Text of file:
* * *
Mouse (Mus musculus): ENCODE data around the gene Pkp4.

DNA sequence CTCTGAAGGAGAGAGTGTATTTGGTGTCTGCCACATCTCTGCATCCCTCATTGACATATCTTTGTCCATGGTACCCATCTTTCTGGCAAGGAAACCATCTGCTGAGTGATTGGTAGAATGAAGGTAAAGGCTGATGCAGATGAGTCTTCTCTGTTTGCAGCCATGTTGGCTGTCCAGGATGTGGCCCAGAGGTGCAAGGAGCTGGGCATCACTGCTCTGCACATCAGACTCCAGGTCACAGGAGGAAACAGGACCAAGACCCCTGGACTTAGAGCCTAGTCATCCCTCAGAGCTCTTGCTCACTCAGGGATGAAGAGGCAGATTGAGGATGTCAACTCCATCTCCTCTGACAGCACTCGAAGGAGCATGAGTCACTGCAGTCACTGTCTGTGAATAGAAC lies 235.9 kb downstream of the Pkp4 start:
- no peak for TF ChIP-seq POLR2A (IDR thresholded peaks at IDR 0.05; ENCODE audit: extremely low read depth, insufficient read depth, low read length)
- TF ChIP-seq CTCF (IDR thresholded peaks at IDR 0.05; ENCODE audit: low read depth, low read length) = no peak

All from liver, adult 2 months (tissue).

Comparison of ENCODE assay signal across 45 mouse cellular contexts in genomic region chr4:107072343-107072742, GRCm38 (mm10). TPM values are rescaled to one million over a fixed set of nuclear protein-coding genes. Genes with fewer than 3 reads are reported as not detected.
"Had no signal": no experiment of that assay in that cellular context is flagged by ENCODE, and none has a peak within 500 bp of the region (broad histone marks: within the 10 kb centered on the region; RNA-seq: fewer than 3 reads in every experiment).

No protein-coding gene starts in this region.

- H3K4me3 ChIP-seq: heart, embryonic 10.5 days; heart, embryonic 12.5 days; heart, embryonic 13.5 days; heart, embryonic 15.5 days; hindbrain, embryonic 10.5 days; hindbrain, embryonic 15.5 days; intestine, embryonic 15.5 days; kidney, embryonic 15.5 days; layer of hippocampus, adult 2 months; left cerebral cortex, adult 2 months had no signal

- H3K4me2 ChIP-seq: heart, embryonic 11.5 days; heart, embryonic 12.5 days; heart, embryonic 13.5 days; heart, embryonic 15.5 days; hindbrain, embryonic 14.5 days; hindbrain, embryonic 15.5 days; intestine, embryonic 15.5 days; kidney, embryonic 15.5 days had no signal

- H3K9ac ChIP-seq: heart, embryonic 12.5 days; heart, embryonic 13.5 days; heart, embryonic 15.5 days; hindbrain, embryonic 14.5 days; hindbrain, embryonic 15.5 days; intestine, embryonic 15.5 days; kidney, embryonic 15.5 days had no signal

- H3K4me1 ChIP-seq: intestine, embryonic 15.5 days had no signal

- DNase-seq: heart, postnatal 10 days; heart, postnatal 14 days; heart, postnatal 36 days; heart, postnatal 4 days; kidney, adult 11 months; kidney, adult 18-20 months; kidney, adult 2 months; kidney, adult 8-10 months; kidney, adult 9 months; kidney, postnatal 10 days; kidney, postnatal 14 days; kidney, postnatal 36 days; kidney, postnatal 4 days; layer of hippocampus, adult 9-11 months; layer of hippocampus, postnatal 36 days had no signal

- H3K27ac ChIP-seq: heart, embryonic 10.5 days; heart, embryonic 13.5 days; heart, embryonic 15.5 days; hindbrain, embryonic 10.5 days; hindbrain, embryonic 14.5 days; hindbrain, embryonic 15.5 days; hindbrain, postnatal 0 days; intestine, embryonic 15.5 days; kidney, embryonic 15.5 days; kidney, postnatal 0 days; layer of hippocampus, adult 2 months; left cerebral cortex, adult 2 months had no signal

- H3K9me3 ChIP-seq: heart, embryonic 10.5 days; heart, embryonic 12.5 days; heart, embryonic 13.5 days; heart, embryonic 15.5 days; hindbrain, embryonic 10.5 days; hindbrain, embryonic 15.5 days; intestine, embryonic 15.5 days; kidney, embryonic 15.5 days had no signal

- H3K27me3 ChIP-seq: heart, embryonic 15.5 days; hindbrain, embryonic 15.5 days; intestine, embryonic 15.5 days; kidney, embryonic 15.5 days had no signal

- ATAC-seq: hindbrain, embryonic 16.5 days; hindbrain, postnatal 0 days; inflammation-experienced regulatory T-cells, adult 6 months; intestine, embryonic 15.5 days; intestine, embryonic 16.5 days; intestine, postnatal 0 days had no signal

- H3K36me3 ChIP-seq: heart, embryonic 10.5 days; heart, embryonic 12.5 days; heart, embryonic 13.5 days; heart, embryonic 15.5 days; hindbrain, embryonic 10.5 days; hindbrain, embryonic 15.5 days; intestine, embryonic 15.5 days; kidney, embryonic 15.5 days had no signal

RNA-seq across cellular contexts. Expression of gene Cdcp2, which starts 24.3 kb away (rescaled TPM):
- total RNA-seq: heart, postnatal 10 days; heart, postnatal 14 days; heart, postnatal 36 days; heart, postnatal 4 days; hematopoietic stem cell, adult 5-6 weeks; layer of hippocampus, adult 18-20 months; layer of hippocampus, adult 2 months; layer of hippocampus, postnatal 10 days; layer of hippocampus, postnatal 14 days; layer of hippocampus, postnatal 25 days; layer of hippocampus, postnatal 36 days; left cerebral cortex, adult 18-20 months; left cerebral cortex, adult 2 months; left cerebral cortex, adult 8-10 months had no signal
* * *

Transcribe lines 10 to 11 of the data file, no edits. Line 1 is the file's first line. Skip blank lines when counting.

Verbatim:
- H3K4me2 ChIP-seq: heart, embryonic 11.5 days; heart, embryonic 12.5 days; heart, embryonic 13.5 days; heart, embryonic 15.5 days; hindbrain, embryonic 14.5 days; hindbrain, embryonic 15.5 days; intestine, embryonic 15.5 days; kidney, embryonic 15.5 days had no signal

- H3K9ac ChIP-seq: heart, embryonic 12.5 days; heart, embryonic 13.5 days; heart, embryonic 15.5 days; hindbrain, embryonic 14.5 days; hindbrain, embryonic 15.5 days; intestine, embryonic 15.5 days; kidney, embryonic 15.5 days had no signal